US5167235A - Fiber optic ear thermometer - Google Patents

Fiber optic ear thermometer Download PDF

Info

Publication number
US5167235A
US5167235A US07664294 US66429491A US5167235A US 5167235 A US5167235 A US 5167235A US 07664294 US07664294 US 07664294 US 66429491 A US66429491 A US 66429491A US 5167235 A US5167235 A US 5167235A
Authority
US
Grant status
Grant
Patent type
Prior art keywords
temperature
signal
thermopile
sheath
ear
Prior art date
Legal status (The legal status is an assumption and is not a legal conclusion. Google has not performed a legal analysis and makes no representation as to the accuracy of the status listed.)
Expired - Fee Related
Application number
US07664294
Inventor
Alan R. Seacord
Greg E. Plambeck
Current Assignee (The listed assignees may be inaccurate. Google has not performed a legal analysis and makes no representation or warranty as to the accuracy of the list.)
PAT O DAILY REVOCABLE TRUST ORGANIZED UNDER LAW OF
Pat O Daily Revocable Trust
Original Assignee
Pat O Daily Revocable Trust
Priority date (The priority date is an assumption and is not a legal conclusion. Google has not performed a legal analysis and makes no representation as to the accuracy of the date listed.)
Filing date
Publication date
Grant date

Links

Images

Classifications

    • GPHYSICS
    • G01MEASURING; TESTING
    • G01JMEASUREMENT OF INTENSITY, VELOCITY, SPECTRAL CONTENT, POLARISATION, PHASE OR PULSE CHARACTERISTICS OF INFRA-RED, VISIBLE OR ULTRA-VIOLET LIGHT; COLORIMETRY; RADIATION PYROMETRY
    • G01J5/00Radiation pyrometry
    • G01J5/02Details
    • G01J5/04Casings Mountings
    • GPHYSICS
    • G01MEASURING; TESTING
    • G01JMEASUREMENT OF INTENSITY, VELOCITY, SPECTRAL CONTENT, POLARISATION, PHASE OR PULSE CHARACTERISTICS OF INFRA-RED, VISIBLE OR ULTRA-VIOLET LIGHT; COLORIMETRY; RADIATION PYROMETRY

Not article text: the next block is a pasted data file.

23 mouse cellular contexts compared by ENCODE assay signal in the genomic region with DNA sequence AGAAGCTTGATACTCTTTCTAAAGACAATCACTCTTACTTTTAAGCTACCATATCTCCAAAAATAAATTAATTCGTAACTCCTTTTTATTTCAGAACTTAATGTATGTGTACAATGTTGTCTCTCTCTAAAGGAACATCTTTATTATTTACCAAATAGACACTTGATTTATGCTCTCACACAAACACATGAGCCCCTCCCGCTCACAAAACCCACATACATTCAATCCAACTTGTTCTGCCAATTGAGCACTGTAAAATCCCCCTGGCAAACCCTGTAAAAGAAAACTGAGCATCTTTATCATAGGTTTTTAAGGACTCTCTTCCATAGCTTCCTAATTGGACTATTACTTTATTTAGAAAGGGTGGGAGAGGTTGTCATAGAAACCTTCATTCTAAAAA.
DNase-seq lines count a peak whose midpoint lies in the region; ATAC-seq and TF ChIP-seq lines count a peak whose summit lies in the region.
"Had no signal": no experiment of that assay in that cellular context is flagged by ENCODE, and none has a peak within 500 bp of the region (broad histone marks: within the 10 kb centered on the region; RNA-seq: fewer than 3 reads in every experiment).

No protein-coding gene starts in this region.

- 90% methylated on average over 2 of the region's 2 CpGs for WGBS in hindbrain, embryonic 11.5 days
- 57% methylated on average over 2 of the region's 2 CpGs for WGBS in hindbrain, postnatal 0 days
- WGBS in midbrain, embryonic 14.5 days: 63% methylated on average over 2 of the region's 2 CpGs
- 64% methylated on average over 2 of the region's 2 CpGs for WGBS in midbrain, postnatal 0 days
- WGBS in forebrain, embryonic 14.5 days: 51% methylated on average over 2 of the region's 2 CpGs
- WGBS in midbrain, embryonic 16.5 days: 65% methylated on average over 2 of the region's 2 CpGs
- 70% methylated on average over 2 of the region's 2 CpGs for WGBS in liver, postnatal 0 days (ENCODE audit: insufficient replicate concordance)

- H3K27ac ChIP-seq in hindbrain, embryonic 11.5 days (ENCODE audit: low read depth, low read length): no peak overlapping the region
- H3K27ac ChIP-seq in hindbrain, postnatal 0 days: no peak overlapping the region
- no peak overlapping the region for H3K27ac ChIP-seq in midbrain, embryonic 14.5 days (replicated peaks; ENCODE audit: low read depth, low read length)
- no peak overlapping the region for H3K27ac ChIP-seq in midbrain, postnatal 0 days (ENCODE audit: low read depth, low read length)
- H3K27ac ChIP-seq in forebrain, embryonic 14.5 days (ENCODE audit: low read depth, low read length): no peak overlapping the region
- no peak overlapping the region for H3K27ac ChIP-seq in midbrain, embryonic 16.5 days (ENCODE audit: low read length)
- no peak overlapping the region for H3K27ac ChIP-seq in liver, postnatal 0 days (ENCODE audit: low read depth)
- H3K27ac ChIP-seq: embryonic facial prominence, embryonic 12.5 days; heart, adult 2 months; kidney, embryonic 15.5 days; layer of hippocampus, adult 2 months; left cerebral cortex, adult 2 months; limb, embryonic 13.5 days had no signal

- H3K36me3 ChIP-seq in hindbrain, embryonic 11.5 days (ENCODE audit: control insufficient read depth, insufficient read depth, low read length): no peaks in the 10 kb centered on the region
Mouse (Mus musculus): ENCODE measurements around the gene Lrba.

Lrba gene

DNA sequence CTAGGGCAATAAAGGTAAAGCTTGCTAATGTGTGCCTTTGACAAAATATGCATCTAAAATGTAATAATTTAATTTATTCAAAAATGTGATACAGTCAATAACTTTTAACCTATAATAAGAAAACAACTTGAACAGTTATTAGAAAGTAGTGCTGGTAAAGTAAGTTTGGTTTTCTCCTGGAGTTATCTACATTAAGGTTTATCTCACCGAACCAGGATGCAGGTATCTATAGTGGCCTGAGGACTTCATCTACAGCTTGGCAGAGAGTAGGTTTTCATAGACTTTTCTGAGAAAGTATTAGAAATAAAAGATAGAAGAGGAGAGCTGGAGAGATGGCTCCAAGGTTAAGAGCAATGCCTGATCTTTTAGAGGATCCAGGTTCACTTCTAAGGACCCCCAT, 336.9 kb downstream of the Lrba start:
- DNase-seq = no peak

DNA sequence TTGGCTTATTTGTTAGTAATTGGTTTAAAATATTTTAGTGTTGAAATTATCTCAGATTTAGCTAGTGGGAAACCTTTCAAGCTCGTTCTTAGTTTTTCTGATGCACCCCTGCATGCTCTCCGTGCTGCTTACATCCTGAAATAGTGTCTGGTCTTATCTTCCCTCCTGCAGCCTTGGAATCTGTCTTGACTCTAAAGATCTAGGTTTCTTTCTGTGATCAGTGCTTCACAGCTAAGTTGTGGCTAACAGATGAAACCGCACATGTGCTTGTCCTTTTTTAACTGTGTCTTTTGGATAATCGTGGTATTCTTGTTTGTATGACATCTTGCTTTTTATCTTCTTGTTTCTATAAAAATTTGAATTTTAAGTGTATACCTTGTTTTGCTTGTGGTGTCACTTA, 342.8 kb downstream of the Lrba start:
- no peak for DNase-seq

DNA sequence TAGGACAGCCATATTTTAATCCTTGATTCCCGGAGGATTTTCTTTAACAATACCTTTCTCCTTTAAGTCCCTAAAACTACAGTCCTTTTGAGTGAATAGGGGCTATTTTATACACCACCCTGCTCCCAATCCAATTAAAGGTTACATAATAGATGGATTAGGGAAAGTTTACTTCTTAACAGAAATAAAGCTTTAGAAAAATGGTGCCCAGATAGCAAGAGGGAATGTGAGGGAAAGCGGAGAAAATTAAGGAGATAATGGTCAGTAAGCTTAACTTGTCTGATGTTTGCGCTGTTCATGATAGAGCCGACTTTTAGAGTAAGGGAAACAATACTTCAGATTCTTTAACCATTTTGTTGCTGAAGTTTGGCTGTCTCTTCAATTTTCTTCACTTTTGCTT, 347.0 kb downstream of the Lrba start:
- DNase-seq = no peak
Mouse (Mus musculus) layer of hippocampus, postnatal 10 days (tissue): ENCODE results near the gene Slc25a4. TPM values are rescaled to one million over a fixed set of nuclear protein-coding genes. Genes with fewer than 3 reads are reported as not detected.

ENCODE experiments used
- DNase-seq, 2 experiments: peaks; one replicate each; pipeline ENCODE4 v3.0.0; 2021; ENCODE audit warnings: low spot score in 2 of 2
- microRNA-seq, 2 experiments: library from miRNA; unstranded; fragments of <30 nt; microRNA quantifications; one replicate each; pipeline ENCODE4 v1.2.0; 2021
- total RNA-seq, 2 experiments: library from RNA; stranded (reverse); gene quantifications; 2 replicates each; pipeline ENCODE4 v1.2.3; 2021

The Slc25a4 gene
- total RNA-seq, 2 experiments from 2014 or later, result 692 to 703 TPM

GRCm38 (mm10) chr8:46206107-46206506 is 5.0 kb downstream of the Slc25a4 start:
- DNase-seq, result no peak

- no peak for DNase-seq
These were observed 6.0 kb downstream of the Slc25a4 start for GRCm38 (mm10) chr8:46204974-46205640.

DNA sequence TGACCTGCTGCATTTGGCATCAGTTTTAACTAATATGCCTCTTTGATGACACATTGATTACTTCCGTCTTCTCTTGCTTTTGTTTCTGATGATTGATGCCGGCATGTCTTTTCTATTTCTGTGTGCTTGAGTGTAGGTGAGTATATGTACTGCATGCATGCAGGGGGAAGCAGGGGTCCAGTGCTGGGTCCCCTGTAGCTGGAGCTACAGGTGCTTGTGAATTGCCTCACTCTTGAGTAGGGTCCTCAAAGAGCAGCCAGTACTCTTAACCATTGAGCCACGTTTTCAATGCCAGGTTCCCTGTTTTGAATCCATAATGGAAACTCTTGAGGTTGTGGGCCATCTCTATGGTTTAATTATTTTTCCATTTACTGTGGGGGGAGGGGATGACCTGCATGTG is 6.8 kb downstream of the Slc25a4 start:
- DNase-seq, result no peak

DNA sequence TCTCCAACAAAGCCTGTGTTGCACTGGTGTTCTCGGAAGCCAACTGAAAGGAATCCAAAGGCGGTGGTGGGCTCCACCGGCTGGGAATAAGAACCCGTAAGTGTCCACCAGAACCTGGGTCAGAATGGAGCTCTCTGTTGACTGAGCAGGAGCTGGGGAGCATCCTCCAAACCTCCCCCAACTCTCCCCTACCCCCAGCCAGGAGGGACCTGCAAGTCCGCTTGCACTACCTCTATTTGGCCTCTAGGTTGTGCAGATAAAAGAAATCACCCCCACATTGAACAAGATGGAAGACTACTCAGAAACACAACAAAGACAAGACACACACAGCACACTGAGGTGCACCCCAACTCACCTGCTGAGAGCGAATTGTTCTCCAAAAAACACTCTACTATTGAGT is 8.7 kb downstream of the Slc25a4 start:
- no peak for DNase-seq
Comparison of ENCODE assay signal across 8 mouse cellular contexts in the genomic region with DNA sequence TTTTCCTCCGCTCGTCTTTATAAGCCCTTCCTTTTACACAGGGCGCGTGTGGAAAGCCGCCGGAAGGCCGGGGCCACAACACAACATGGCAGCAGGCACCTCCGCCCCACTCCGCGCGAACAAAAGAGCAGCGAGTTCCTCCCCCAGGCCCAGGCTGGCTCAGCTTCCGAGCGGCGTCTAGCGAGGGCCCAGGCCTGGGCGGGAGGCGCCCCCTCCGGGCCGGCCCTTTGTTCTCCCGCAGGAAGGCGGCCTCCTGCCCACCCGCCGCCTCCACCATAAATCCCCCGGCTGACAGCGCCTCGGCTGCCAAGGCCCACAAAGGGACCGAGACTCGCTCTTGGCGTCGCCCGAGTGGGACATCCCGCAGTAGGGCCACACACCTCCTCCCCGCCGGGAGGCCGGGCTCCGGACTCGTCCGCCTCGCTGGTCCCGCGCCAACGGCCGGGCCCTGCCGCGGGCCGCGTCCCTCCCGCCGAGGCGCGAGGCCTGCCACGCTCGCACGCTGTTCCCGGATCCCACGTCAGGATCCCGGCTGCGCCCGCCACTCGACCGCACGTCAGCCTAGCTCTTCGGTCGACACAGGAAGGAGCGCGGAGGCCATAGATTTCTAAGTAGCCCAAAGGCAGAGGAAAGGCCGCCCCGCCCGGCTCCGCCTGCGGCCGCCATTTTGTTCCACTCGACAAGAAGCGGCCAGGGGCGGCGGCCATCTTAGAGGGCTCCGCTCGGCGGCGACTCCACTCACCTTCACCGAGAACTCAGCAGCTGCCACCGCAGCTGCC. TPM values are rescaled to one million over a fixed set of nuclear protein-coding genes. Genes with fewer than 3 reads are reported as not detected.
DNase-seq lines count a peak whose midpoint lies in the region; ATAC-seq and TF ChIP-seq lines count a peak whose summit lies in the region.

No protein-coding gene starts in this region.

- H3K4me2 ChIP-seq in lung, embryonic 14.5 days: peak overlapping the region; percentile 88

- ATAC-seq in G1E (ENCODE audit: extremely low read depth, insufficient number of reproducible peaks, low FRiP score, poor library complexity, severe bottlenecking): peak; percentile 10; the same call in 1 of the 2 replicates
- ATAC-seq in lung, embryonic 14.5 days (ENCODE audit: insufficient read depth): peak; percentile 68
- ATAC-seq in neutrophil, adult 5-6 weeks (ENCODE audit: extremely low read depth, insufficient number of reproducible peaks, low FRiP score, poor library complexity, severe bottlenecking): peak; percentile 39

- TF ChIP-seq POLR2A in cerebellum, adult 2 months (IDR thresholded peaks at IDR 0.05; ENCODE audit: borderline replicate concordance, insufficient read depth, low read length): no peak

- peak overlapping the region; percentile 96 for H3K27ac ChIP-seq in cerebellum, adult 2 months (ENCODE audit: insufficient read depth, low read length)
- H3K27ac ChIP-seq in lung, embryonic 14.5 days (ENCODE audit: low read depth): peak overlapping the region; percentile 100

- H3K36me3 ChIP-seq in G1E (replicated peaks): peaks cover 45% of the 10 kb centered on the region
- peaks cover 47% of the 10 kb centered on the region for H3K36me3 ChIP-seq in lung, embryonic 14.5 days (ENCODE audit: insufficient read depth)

• G01J5/00Radiation pyrometry
    • G01J5/02Details
    • GPHYSICS
    • G01MEASURING; TESTING
    • G01JMEASUREMENT OF INTENSITY, VELOCITY, SPECTRAL CONTENT, POLARISATION, PHASE OR PULSE CHARACTERISTICS OF INFRA-RED, VISIBLE OR ULTRA-VIOLET LIGHT; COLORIMETRY; RADIATION PYROMETRY
    • G01J5/00Radiation pyrometry
    • G01J5/02Details
    • G01J5/025Interfacing a pyrometer to an external device or network; User interface
    • GPHYSICS
    • G01MEASURING; TESTING
    • G01JMEASUREMENT OF INTENSITY, VELOCITY, SPECTRAL CONTENT, POLARISATION, PHASE OR PULSE CHARACTERISTICS OF INFRA-RED, VISIBLE OR ULTRA-VIOLET LIGHT; COLORIMETRY; RADIATION PYROMETRY
    • G01J5/00Radiation pyrometry
    • G01J5/02Details
    • G01J5/04Casings Mountings
    • G01J5/049Casings for tympanic thermometers
    • GPHYSICS
    • G01MEASURING; TESTING
    • G01JMEASUREMENT OF INTENSITY, VELOCITY, SPECTRAL CONTENT, POLARISATION, PHASE OR PULSE CHARACTERISTICS OF INFRA-RED, VISIBLE OR ULTRA-VIOLET LIGHT; COLORIMETRY; RADIATION PYROMETRY
    • G01J5/00Radiation pyrometry
    • G01J5/02Details
    • G01J5/08Optical features
    • GPHYSICS
    • G01MEASURING; TESTING
    • G01JMEASUREMENT OF INTENSITY, VELOCITY, SPECTRAL CONTENT, POLARISATION, PHASE OR PULSE CHARACTERISTICS OF INFRA-RED, VISIBLE OR ULTRA-VIOLET LIGHT; COLORIMETRY; RADIATION PYROMETRY
    • G01J5/00Radiation pyrometry